Kevan Hall Fall 2006 Collection - Hall Meets 'Mahogany' on L.A. Fashion Week's Runway

Designer Kevan Hall

Kevan Hall Fall 2006 Collection

With big afro-esque hair and kohl rimmed eyes, sophisticated fabrics and luxe furs, Kevan Hall began the Fall 2006 L.A. Fashion Week by showing a collection of 46 luxurious pieces that highlighted an elegant yet contemporary look. Drawing inspiration from Diana Ross's 1975 movie 'Mahogany,' Ross' uptown yet decidedly retro look was echoed throughout Hall's designs.



With a rainbow of Diana Ross remixes and thumping bass courtesy of DJ August, the temperature rose inside the black clad main tent until the first show finally started. The designs were as far from streetwear as Ross's character Tracey proved streetwise.

Hall's collection was a contemporary take on 'Mahogany' with granite and autumn tweeds dappled with warm toned sequins, jewels and beads. Golden v-neck satin dresses were warmed with fur jackets over shoulder slung, accenting the thick tiger-eye beaded straps encrusted with jewels. Chocolate off shoulder sweaters sparkled with sequins, as did the alabaster beaded tulle cascade gown that glittered with sequins and beads.

Focusing on fur in anticipation of fall's frigid forecast, Finnish raccoon, sable and chinchilla accented daytime looks and completed evening garb. Ribbed chinchilla leather belted vests in rich shades of brown and gold were layered over mottled printed, blouses, textured champagne-colored wool pants accessorized with supple brown leather gloves and pointy-toed heeled boots. Tall collars and coats made of fur were accessorized with buckle details and repeated the use of animal pelt.

The mahogany theme was reflected in Hall's designs through the broad use of rich honeyed shades of chocolate brown and golden topaz hues and even salmon and coral colors. Complimenting this warm palette was Halls' use of jewel tones reflected in the emerald green, topaz, amethyst, ruby, onyx and even bright teals he used for a richly dramatic effect.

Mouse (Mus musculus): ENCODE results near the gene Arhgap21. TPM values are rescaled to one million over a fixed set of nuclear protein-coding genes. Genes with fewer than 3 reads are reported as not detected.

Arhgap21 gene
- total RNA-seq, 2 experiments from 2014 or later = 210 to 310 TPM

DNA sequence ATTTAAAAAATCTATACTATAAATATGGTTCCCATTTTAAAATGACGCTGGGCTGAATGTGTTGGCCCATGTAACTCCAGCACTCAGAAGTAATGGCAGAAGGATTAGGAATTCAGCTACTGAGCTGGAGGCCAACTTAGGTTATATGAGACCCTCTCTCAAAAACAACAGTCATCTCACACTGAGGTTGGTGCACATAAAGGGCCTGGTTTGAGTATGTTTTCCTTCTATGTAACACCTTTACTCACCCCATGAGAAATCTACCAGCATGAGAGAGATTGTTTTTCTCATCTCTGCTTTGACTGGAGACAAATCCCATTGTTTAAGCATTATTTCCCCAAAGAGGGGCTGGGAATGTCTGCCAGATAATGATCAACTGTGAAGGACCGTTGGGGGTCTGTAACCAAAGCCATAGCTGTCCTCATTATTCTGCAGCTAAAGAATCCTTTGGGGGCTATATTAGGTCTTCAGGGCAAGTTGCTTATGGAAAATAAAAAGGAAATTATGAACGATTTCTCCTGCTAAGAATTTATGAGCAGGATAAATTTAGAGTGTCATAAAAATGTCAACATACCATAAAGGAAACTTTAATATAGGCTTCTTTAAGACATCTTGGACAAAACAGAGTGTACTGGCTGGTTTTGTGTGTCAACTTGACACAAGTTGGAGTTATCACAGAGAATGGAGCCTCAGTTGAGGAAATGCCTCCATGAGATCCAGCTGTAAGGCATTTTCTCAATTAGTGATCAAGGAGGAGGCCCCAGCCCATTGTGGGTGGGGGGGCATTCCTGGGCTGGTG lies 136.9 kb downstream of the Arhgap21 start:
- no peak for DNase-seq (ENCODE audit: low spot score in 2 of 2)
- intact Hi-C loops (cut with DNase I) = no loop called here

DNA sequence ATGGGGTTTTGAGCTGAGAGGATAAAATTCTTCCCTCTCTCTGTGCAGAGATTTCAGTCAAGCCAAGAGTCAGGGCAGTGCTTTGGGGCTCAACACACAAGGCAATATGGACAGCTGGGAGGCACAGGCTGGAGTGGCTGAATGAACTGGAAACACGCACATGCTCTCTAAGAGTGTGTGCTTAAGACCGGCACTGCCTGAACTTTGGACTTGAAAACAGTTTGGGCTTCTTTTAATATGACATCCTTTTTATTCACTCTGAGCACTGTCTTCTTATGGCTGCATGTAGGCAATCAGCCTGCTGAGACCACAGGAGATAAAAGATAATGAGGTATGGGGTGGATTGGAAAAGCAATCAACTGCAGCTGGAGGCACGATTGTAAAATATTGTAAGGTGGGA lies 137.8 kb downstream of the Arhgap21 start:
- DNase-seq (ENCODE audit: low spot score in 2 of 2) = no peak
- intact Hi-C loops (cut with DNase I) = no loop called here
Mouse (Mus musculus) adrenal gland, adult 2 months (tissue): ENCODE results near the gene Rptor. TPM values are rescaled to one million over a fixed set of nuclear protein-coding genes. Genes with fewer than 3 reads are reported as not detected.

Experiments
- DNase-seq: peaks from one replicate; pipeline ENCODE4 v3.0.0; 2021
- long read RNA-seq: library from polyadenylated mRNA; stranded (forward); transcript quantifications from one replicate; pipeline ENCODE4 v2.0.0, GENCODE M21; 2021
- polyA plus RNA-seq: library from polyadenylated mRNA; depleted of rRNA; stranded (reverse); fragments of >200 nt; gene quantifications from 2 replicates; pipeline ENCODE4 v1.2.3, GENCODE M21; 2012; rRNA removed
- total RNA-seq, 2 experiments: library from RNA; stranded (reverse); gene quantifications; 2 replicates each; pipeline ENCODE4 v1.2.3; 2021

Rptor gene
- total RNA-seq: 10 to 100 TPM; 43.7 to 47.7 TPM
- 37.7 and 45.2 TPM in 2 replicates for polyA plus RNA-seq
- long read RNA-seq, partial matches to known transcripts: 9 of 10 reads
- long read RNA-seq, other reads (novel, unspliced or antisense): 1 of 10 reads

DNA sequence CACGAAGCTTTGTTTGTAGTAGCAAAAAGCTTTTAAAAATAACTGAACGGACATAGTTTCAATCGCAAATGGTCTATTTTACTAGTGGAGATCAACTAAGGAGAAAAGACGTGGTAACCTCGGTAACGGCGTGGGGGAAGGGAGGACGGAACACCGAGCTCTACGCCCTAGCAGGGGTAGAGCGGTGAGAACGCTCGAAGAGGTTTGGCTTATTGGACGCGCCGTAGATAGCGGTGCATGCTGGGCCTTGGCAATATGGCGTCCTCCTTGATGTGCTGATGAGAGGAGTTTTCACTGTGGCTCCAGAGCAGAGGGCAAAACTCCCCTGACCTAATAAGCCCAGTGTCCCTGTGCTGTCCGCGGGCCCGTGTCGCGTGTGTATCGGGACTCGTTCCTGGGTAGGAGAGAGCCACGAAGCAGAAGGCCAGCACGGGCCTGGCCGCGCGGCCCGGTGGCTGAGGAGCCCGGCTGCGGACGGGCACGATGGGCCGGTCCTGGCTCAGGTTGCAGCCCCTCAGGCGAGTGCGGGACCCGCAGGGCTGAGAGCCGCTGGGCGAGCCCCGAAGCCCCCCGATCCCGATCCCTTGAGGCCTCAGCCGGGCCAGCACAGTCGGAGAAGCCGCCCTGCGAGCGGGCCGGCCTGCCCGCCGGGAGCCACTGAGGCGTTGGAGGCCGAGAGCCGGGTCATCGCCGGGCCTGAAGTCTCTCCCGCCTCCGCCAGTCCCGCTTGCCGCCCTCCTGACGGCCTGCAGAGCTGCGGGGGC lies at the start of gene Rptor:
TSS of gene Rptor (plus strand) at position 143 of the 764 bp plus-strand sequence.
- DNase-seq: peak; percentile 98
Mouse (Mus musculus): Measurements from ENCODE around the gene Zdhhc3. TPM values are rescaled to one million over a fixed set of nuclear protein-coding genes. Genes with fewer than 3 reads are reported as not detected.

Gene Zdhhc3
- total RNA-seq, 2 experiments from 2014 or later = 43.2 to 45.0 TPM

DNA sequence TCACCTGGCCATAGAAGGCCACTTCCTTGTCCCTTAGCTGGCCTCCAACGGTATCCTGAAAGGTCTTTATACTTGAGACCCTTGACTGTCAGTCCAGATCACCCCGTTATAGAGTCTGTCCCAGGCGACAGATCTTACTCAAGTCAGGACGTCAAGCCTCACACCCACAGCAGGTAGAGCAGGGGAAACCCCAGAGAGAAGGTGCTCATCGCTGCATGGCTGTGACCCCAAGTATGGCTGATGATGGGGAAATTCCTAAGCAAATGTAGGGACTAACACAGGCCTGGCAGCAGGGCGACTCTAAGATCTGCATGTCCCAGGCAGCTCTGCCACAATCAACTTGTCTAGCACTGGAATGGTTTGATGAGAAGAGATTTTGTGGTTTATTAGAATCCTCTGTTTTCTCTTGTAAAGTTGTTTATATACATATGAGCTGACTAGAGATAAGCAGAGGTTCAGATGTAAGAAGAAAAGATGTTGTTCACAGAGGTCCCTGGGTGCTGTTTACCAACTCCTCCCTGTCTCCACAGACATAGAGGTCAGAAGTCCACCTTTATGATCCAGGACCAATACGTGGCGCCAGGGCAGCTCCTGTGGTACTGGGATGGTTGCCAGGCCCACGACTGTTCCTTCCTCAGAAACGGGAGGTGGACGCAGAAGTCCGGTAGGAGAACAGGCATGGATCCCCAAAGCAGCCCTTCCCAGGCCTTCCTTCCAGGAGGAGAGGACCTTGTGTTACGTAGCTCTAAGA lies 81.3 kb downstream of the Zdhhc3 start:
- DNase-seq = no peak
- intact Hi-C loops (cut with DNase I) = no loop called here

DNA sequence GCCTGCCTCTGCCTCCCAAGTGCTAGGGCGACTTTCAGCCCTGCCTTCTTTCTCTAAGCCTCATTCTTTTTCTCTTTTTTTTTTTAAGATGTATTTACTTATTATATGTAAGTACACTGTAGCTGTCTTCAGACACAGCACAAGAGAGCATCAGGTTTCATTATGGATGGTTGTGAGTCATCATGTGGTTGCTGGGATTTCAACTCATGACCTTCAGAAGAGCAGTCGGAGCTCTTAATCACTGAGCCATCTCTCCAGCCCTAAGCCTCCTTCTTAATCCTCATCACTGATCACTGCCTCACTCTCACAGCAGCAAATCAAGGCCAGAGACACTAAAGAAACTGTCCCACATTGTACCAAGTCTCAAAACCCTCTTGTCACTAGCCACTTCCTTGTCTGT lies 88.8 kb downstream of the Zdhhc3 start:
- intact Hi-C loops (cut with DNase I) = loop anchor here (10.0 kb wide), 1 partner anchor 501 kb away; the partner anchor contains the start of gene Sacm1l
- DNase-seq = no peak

Details such as ruffles and ruching could be found on waists, hips, skirt hems and even elbows. A particularly unusual blouse, an emerald diamond taffeta bishop sleeve shirt was paired with a chocolate velvet skirt. The ruching was reflected in the elbows but was pulled together with a gathered torso and tidied up with a cuffed sleeve. This gathered rucheing was utilized on skirts, blouses and dresses alike. A sheer top rimmed with ruffles proved useful decoration for frontal coverage.

Raw silk and lace comprised complete pieces, as exemplified by the Jet Lyon lace fishtail gown; or it accented with detailed edging such as on the amethyst satin and gold bullion inset gown.

Softening the kohl-rimmed eyeliner, were lids and browbones brushed in soft violets, taupes and shimmery tones of wheat and sun. Cheekbones were bronzed with peach and neutral pinky lips shone with soft glosses. Other hairstyles aside from the afro-chic up do's, included long soft curls and a feathered Farah Facet hair, again borrowing from the seventies.

These looks were pulled together through the use of both polished and matte gold accessories that had the effect of pulling the pieces together. Necklaces were simple chains, leather belts usually worn high on the waist and closed with square belt buckles reflected the retro style of the era. Earrings were kept simple were mixed up with hoops, studs or a single, dangly chain.

Overall Kevan Hall once again confirmed to the Los Angeles audience why his modern couture continues to turn heads and attracts fashion forward customers.

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Photographs courtesy of Jack Fleming Photography.

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